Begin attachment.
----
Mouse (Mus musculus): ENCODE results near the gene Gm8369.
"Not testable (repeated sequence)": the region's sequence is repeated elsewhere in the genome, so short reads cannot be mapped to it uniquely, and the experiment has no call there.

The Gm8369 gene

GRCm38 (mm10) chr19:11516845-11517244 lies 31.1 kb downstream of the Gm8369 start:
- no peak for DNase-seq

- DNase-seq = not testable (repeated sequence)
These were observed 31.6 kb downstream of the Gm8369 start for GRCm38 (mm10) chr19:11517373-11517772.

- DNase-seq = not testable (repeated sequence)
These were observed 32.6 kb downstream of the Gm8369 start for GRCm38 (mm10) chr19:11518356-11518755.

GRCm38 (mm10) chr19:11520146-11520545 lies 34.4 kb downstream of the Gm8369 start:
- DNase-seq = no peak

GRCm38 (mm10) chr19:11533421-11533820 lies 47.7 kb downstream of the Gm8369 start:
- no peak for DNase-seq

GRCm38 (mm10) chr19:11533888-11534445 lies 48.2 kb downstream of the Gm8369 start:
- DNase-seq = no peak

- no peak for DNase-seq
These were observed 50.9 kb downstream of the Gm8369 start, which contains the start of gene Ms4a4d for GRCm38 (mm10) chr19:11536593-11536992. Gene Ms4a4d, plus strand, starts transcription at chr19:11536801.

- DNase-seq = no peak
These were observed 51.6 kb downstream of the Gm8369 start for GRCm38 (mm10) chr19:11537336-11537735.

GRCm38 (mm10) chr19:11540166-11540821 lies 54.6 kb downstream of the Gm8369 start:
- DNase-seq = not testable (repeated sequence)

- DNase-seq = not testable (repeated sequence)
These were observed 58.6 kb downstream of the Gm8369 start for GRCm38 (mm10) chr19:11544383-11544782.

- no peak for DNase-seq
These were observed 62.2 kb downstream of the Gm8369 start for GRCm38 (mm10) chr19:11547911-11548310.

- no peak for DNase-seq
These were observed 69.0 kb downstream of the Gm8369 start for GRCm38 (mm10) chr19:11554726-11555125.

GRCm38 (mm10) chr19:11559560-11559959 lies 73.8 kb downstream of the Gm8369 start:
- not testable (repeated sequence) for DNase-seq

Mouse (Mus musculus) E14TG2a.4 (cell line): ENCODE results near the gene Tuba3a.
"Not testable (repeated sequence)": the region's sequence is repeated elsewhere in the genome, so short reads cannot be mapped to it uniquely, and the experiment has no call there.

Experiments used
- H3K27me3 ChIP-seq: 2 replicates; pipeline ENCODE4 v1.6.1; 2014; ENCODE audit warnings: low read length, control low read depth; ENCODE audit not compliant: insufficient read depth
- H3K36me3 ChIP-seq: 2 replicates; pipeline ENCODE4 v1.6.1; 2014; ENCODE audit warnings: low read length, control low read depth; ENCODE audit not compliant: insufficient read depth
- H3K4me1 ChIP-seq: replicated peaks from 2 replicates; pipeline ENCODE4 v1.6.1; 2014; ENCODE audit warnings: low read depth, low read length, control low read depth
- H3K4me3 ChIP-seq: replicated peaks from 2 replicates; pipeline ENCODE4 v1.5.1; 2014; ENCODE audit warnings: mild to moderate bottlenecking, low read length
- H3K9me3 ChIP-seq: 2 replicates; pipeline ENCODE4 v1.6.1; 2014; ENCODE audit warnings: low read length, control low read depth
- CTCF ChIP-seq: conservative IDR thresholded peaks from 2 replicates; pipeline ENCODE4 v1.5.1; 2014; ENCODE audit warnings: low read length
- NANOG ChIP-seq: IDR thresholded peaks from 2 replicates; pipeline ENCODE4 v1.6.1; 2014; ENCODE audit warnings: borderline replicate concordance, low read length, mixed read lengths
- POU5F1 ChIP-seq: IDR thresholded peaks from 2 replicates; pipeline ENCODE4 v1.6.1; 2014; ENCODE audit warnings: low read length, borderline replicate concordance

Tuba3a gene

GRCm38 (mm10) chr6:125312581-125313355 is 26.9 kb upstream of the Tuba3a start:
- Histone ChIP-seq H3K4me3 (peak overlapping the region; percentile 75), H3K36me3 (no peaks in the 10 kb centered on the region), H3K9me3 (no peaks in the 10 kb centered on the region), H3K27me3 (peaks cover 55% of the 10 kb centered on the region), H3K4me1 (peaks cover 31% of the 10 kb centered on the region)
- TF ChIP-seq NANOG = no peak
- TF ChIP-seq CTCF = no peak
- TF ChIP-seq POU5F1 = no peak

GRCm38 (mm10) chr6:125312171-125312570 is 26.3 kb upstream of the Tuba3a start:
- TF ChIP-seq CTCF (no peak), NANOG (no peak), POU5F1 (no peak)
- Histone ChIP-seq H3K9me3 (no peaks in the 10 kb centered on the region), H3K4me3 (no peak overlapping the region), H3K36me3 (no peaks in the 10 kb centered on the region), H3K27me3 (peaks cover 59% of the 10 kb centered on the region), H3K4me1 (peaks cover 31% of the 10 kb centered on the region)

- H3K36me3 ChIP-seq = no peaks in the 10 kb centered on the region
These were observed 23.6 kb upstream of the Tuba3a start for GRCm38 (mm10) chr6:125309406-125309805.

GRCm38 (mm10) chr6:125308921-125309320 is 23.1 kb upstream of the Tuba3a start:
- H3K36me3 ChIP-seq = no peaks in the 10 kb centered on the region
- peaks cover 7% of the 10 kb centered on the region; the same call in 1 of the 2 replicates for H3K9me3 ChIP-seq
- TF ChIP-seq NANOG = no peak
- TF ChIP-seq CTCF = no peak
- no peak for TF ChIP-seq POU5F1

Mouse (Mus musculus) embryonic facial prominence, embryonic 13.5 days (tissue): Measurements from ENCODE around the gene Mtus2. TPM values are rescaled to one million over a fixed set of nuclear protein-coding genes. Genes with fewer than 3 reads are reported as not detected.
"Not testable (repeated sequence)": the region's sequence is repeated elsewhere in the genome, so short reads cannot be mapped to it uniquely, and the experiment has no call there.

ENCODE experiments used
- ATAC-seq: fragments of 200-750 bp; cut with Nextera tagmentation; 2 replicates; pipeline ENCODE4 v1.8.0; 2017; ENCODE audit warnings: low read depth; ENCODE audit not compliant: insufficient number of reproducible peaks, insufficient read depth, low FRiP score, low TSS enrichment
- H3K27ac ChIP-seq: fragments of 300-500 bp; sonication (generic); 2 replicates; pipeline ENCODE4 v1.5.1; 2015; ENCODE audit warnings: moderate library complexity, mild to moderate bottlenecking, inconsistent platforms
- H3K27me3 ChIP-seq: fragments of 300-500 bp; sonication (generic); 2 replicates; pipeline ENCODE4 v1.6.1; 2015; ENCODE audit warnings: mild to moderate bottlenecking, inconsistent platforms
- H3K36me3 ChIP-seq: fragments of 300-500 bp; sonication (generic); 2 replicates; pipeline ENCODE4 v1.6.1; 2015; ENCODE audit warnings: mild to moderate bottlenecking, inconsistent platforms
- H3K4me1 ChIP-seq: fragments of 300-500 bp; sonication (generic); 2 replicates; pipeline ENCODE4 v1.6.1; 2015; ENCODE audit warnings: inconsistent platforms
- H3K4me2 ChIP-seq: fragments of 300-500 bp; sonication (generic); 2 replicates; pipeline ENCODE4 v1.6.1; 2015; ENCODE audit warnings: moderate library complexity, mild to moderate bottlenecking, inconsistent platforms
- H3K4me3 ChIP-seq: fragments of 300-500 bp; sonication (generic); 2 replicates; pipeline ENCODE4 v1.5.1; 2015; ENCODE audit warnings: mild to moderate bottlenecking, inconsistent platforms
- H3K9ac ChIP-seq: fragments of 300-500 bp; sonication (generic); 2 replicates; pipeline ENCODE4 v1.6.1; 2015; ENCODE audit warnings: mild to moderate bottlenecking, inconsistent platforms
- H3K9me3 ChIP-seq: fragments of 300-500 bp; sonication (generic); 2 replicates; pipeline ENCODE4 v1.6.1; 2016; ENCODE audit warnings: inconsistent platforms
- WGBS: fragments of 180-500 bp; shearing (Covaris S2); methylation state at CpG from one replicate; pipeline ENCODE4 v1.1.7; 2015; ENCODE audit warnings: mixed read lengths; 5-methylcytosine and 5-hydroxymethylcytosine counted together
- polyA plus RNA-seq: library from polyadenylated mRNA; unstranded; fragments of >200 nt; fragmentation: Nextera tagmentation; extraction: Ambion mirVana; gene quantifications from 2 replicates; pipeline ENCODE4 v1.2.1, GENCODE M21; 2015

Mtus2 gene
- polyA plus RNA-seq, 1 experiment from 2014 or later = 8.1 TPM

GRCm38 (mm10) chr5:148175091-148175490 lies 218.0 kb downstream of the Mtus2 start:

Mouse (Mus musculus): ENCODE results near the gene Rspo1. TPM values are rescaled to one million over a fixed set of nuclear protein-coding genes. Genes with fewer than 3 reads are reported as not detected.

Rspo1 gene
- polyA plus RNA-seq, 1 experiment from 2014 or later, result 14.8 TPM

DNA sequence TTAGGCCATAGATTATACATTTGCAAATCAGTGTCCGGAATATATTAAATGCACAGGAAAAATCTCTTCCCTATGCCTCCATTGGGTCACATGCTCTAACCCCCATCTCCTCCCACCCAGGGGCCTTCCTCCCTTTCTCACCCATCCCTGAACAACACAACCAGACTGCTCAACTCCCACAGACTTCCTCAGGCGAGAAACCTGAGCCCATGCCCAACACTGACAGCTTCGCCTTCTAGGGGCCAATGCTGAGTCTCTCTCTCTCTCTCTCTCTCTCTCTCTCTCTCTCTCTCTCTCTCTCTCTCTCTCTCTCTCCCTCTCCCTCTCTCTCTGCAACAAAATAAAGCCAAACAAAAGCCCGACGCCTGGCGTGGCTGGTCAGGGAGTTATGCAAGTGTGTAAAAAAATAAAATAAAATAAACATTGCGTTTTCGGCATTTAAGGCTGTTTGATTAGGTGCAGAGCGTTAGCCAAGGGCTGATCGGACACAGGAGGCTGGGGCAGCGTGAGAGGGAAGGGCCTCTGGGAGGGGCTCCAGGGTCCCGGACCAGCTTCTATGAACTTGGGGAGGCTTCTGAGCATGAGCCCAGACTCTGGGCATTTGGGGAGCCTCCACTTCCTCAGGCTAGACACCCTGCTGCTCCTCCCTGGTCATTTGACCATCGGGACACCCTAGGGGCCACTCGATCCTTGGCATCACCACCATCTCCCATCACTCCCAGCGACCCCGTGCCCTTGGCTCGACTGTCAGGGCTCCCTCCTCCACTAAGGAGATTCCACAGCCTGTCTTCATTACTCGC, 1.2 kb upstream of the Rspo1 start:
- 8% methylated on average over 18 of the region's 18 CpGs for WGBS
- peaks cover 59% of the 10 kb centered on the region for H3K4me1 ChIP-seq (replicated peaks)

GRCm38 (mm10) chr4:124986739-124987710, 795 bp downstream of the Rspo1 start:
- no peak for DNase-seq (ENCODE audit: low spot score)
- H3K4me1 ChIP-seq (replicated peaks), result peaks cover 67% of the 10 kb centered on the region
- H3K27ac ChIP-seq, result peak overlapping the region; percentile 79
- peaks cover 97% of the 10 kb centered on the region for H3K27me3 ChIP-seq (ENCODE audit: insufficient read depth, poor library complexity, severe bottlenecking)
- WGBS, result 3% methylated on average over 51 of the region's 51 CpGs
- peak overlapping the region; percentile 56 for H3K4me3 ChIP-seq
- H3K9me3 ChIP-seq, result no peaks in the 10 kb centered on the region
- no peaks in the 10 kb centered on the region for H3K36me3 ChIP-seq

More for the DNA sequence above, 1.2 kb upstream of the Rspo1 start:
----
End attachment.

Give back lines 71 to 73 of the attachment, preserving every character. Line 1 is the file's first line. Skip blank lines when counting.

- polyA plus RNA-seq: library from polyadenylated mRNA; unstranded; fragments of >200 nt; fragmentation: Nextera tagmentation; extraction: Ambion mirVana; gene quantifications from 2 replicates; pipeline ENCODE4 v1.2.1, GENCODE M21; 2015

Mtus2 gene
- polyA plus RNA-seq, 1 experiment from 2014 or later = 8.1 TPM